As video surveillance technology becomes both increasingly common across the world and more sophisticated, some people are finding ways to counter it. Activists who want to protect their privacy are using make-up, clothes and accessories to confound facial-recognition technology. In Russia, an activist and artist who specialises in anti-establishment art performances created an online community around these techniques. Then she was arrested.
Thick black and red lines criss-cross the faces of young Russian men and women in a number of photos published on Facebook and Telegram. They’ve joined the ‘Sledui’ campaign, Russian for 'follow’. The artist and activist Ekaterina Nenasheva launched the campaign in February. She’s no stranger to shocking artistic performances and overt criticism of the Russian government.
"We don’t want to be caught in the lenses of video surveillance cameras without our consent. We don’t want these new technologies to take over. We use make-up to shield ourselves from surveillance and facial recognition for a few minutes, turning this make-up into a symbol of disobedience,” Nenasheva explains on her Facebook page.
The collective has published photos of different types of make-up on its Telegram channel, which is followed by more than 850 people. The movement also has its own chatbot – a conversation simulator – which gives out instructions for how viewers can do their own make-up, as well as explanations of different possible patterns: those that can actually confuse facial recognition technology, and those that don’t work at all.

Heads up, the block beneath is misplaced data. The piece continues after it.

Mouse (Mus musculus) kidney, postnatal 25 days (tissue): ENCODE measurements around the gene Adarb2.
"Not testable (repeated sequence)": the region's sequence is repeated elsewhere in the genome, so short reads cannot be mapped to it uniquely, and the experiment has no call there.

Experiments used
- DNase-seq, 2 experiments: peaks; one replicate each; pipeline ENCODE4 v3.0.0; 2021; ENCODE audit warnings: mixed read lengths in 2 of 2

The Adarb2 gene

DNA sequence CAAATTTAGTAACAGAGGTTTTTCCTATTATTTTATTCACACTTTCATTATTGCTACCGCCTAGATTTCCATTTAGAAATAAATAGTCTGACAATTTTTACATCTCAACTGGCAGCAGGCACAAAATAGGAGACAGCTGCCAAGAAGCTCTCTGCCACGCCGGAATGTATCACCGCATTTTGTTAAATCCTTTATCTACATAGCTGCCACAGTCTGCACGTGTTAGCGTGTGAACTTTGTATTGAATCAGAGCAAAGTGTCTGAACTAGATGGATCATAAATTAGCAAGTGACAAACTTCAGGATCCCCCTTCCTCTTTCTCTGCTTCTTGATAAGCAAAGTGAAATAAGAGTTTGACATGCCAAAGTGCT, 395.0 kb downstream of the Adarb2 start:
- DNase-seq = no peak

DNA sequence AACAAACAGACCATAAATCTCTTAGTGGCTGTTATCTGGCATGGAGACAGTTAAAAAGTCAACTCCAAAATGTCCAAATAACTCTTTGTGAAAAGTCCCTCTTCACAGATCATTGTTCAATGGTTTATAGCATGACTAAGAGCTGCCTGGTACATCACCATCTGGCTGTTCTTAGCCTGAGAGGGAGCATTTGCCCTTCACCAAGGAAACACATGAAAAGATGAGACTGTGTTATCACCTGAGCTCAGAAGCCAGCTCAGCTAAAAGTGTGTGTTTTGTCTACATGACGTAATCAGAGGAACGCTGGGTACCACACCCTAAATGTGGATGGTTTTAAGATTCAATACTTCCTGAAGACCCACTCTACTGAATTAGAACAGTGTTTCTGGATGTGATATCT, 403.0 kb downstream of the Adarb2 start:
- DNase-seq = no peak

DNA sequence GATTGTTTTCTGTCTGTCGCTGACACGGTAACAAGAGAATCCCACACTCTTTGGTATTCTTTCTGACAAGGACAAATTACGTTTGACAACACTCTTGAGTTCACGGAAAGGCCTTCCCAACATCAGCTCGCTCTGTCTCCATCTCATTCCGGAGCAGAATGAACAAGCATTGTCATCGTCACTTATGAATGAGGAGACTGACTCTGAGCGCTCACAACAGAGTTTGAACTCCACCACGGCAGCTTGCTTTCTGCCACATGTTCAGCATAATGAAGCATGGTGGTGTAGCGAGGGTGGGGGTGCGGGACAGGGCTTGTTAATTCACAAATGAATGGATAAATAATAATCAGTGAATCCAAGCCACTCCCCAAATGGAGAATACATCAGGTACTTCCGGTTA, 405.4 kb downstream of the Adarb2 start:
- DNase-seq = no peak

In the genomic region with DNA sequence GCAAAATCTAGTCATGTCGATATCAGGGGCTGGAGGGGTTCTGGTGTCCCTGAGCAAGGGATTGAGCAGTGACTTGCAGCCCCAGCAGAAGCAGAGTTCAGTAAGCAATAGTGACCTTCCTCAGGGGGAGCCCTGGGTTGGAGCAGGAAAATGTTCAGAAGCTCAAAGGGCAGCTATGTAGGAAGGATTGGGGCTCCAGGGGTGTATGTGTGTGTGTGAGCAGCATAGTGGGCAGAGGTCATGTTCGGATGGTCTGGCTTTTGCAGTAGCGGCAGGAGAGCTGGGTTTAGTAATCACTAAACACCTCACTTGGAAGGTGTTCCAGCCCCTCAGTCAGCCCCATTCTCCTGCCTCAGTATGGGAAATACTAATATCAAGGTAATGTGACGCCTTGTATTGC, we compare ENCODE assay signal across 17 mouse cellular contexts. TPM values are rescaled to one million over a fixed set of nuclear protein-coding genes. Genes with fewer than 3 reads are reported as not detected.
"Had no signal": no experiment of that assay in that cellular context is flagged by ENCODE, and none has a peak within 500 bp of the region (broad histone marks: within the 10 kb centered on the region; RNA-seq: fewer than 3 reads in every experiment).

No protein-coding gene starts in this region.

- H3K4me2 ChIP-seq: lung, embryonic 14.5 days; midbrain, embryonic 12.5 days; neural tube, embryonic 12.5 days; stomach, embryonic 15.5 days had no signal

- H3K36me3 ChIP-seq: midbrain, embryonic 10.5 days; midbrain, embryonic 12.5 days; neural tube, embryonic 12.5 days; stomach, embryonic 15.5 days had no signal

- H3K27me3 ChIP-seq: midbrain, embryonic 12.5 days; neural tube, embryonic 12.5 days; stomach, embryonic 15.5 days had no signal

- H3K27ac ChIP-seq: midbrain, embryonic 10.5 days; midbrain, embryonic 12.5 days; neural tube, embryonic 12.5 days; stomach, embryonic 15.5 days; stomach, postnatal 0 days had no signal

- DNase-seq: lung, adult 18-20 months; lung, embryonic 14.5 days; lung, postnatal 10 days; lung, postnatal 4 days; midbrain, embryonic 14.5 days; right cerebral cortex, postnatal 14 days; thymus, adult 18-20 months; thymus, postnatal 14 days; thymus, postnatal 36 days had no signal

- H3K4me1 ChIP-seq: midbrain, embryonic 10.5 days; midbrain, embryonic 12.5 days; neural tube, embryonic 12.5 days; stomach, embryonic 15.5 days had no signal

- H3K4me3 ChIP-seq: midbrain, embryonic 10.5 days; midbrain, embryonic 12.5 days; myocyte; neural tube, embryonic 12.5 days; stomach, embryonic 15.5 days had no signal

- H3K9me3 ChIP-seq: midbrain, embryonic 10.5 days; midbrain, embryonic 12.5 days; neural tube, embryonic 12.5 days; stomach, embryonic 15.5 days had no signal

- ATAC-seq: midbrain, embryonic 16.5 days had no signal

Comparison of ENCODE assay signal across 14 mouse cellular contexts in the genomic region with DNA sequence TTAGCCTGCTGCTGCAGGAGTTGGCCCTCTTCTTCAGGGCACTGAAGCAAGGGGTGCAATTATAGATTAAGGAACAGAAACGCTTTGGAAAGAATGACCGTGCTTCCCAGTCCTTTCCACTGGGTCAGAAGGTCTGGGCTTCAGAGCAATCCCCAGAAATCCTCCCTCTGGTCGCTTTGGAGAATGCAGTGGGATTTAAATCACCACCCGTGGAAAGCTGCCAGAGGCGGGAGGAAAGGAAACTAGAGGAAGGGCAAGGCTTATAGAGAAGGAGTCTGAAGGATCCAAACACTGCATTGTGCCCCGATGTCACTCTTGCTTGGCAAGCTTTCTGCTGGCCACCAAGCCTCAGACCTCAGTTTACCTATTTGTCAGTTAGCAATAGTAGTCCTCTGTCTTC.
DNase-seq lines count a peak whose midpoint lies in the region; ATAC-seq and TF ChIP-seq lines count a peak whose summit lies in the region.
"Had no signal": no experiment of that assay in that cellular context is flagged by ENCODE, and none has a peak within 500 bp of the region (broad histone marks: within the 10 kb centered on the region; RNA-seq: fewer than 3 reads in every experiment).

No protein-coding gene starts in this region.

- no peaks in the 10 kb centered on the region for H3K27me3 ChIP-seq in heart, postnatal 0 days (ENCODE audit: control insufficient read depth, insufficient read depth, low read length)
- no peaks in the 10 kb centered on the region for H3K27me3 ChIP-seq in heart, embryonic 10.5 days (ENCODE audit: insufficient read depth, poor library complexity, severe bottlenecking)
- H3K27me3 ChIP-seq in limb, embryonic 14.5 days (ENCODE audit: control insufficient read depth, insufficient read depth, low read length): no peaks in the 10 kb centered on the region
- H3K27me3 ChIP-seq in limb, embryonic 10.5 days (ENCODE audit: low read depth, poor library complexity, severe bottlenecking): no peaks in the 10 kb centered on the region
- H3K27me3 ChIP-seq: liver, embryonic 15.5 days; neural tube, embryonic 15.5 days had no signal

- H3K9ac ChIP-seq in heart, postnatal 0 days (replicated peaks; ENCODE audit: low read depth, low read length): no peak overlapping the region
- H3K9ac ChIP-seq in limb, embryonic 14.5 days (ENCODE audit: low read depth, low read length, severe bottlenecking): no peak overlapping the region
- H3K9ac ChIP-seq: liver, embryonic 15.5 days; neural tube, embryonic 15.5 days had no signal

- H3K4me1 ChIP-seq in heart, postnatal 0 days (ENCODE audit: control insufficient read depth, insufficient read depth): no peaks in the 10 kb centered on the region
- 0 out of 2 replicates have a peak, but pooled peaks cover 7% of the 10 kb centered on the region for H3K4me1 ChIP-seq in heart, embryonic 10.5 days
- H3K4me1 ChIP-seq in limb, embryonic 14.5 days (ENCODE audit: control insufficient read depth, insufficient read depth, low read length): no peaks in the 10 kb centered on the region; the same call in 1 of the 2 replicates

A collage of photos shared on the Telegram channel.
This isn’t the first movement of its kind. At the end of January, the British movement Dazzle Club organised silent, choreographed walks in London around the theme of urban surveillance. Participants wore patterned make-up similar to the work by Sledui.
“You’re trying to obscure the natural highlights and shadows on your face. Cameras will reduce you down to pixels. They’ll pick up the bridge of your nose, your forehead, your cheekbones, your mouth and chin. So you have to flatten your face and obscure it, ” explained Georgina Rowlands, one of the movement’s founders, to Vice.
The British group suggests painting bold lines that alter the face’s geometry, dividing it up in order to make it difficult for facial-recognition technology to recreate your profile.
While the British group is able to meet every weekend in Greenwich, London, the Russian activists are less fortunate.
On February 9, Ekaterina Nenasheva published a new series of photos of herself wearing the distorting make-up – but this time she’s in the back of a police car.
“They arrested us yesterday for wearing this make-up, and now they are accusing us of having taken part in a non-authorised event – just for wearing it,” the artist wrote on her Facebook page.
The authorities let her and two other people wearing the make-up go after being detained for a few hours in a Moscow police station.